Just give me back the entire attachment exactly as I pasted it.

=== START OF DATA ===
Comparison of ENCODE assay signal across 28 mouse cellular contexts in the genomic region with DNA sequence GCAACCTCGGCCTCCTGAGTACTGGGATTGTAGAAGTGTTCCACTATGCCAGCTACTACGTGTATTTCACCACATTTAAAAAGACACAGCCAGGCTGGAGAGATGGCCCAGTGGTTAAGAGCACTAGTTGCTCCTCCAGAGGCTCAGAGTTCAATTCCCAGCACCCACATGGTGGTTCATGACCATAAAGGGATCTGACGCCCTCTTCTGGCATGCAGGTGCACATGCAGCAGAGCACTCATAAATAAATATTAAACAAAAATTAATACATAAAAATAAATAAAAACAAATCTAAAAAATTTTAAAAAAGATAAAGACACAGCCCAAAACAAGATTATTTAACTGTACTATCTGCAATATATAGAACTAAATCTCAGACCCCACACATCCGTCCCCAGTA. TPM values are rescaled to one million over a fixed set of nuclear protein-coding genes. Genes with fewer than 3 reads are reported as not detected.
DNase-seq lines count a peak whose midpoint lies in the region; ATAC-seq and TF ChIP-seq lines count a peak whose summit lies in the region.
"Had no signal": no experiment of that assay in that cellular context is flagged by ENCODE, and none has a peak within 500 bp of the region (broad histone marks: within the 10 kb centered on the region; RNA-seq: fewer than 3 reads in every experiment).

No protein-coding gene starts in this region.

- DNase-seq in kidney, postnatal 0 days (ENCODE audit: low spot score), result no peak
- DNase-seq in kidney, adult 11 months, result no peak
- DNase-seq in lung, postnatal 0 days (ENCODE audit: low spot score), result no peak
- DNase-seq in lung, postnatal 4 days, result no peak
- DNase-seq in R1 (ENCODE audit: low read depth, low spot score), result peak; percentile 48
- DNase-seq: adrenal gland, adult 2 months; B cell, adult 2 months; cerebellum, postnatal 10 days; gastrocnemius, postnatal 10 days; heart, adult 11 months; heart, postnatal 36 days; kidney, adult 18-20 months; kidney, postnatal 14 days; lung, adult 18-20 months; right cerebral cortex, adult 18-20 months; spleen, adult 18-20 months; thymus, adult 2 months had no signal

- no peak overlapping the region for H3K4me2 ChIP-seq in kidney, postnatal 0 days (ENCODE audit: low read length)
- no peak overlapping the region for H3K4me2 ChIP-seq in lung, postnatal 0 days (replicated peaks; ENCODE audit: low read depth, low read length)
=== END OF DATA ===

Comparison of ENCODE assay signal across 28 mouse cellular contexts in the genomic region with DNA sequence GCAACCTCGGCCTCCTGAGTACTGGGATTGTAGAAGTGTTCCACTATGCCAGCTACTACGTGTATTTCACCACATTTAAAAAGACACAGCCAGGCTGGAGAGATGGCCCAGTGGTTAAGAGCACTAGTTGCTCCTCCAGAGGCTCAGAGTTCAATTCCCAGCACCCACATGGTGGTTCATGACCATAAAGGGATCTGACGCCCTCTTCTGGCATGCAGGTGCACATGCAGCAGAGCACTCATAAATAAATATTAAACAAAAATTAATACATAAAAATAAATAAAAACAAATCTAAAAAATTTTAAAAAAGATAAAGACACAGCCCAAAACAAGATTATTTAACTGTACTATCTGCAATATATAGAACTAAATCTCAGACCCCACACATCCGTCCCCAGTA. TPM values are rescaled to one million over a fixed set of nuclear protein-coding genes. Genes with fewer than 3 reads are reported as not detected.
DNase-seq lines count a peak whose midpoint lies in the region; ATAC-seq and TF ChIP-seq lines count a peak whose summit lies in the region.
"Had no signal": no experiment of that assay in that cellular context is flagged by ENCODE, and none has a peak within 500 bp of the region (broad histone marks: within the 10 kb centered on the region; RNA-seq: fewer than 3 reads in every experiment).

No protein-coding gene starts in this region.

- DNase-seq in kidney, postnatal 0 days (ENCODE audit: low spot score), result no peak
- DNase-seq in kidney, adult 11 months, result no peak
- DNase-seq in lung, postnatal 0 days (ENCODE audit: low spot score), result no peak
- DNase-seq in lung, postnatal 4 days, result no peak
- DNase-seq in R1 (ENCODE audit: low read depth, low spot score), result peak; percentile 48
- DNase-seq: adrenal gland, adult 2 months; B cell, adult 2 months; cerebellum, postnatal 10 days; gastrocnemius, postnatal 10 days; heart, adult 11 months; heart, postnatal 36 days; kidney, adult 18-20 months; kidney, postnatal 14 days; lung, adult 18-20 months; right cerebral cortex, adult 18-20 months; spleen, adult 18-20 months; thymus, adult 2 months had no signal

- no peak overlapping the region for H3K4me2 ChIP-seq in kidney, postnatal 0 days (ENCODE audit: low read length)
- no peak overlapping the region for H3K4me2 ChIP-seq in lung, postnatal 0 days (replicated peaks; ENCODE audit: low read depth, low read length)